ORLANDO -- MEF 2017 -- Just as they're expending numerous resources to deploy fiber and transform their architectures, Tier One operators are investing big money to make themselves seem smaller.
Service providers want to fully leverage agile methodologies and DevOps but recognize it takes more than an app store full of software tools or training in the latest programming languages, panelists told the MEF 2017 audience in Orlando. Rather, it's a cultural shift that must spread across the entire organization for operators to successfully become adept at providing customers with the on-demand services, scalability and elasticity enterprises clamor for. This shift, is not, of course, happening in a vacuum, and service providers are propelled to embrace this philosophy while old -- and new -- competitors nip at their heels.
At Zayo Holdings, which provides fiber and infrastructure services, cross-discipline teams include a classic network engineer and software development staff along with other professionals, said Steve Fisher, chief technology officer for Enterprise Networks at Zayo Group Inc. (NYSE: ZAYO) during a service provider panel discussion today.
"We took this classic agile approach and we broke up what is the classic product owner into two separate roles," he said, noting that Zayo's technology teams now include a technical product owner and someone who ensures the result delivers the necessary business value.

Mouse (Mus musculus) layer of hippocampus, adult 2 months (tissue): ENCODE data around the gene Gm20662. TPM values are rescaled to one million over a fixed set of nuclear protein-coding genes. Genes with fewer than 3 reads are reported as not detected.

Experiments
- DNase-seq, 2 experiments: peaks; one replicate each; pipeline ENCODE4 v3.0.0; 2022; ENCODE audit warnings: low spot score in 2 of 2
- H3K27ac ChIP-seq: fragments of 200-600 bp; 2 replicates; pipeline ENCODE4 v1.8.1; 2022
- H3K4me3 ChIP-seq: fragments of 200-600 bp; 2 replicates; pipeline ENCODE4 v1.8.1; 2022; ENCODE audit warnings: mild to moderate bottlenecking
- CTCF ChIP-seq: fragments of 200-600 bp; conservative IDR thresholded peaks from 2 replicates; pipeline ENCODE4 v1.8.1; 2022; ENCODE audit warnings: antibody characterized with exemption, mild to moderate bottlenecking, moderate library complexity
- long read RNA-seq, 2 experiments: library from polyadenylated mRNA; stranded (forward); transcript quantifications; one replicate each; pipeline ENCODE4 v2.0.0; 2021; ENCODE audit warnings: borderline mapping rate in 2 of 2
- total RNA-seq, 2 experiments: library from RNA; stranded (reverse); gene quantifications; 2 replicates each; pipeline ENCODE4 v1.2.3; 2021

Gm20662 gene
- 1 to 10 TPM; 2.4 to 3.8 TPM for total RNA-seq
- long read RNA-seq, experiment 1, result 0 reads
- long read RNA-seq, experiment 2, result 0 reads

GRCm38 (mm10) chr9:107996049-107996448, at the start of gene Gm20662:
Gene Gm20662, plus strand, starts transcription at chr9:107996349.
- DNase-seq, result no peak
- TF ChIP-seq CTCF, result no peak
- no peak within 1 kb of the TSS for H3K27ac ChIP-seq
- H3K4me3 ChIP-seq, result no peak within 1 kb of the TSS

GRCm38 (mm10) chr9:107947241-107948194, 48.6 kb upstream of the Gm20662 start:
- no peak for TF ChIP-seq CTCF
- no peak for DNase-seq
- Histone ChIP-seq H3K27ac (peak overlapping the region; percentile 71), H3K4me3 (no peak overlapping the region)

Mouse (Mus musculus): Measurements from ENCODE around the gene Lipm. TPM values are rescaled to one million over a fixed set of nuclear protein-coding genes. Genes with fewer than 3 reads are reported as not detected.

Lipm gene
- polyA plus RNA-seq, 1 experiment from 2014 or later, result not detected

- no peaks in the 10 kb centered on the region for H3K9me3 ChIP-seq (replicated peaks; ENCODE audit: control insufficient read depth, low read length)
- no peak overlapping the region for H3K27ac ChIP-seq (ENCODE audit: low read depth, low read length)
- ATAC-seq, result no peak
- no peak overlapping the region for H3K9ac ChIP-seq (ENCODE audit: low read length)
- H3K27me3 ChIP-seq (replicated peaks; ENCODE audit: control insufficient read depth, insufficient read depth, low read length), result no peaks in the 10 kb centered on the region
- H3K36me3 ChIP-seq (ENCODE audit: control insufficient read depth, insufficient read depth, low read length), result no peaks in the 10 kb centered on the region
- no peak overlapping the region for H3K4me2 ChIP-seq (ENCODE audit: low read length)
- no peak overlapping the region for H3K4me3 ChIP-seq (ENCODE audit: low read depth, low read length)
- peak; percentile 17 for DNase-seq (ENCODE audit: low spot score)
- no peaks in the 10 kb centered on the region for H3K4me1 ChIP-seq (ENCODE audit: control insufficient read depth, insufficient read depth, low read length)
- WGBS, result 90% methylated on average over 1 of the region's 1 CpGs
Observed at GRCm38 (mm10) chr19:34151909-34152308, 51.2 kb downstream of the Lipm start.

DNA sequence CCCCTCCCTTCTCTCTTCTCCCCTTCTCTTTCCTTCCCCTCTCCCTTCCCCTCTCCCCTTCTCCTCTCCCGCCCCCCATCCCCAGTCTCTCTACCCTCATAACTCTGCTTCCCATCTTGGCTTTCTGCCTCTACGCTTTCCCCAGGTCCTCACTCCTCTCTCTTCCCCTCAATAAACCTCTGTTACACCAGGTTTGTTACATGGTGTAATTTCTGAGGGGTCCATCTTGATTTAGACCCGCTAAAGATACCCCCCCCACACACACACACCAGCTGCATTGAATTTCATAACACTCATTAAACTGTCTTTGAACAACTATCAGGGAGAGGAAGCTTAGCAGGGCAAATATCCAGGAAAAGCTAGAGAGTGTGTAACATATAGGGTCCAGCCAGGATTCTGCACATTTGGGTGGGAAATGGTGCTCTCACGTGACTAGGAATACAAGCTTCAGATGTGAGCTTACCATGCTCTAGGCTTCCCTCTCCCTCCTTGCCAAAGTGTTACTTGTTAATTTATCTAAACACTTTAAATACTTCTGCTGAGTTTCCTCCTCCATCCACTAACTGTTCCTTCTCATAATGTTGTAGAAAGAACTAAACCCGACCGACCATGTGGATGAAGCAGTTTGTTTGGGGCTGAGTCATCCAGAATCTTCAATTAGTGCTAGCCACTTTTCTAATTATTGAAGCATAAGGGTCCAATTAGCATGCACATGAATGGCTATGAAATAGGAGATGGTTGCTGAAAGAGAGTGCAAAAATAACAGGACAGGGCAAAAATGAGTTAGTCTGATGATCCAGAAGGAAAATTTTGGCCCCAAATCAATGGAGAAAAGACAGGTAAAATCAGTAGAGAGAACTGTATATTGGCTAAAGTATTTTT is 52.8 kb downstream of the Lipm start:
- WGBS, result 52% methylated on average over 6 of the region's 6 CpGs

The process was not necessarily easy or well received at first, but perseverance, communication and end results ultimately paid off, said Fisher.
"I can't emphasize enough how interesting it's been to watch teams form, certainly for some of the team members we brought into that process they wanted to kill me," he said to audience laughter. "When they realized value was delivered fast, it then got easier. They see that success every couple of weeks and... that cultural move has been huge."
For its part, Deutsche Telekom AG (NYSE: DT) is currently going through the process of aligning its culture to the idea of "minimum viable product," said Jean-Claude Geha, senior vice president of DT's International Delivery Unit (SVP IDU). Whereas DT might have partnered with a systems integrator on certain tasks, it now takes on more of those development jobs internally, he said.
"Why aren't we going to Accenture or IBM? Because we're becoming IT companies, and the nature of what we're doing is in the style of development," said Geha.
Like a disruptor that simply wants to enter a market, DT's minimal viable product approach recognizes developers and designers cannot consider all requirements of a service or product, and speed plays a more important role than completeness, he said.
"Speed is of the essence. If the vendors or suppliers are not there in time, we are investing in legacy," Geha said.
Although the recently finalized acquisition of Level 3 Communications Inc. (NYSE: LVLT) by CenturyLink could make agile development and DevOps appear a distant dream, it actually provided an opportunity for the merged company to focus on speedy development from Day One, said Travis Ewert, vice president of Software Defined Services & Big Data at CenturyLink Inc. (NYSE: CTL).
The service provider has spent "a ton of time working on the infrastructure side of it," including assets like control automation and abstraction layers, he said. These investments and the provider's extensive fiber reach are the foundation of a platform CenturyLink is building to enable reusable consumer services, APIs and software, said Ewert.
— Alison Diana, Editor, UBB2020. Follow us on Twitter @UBB2020 or @alisoncdiana.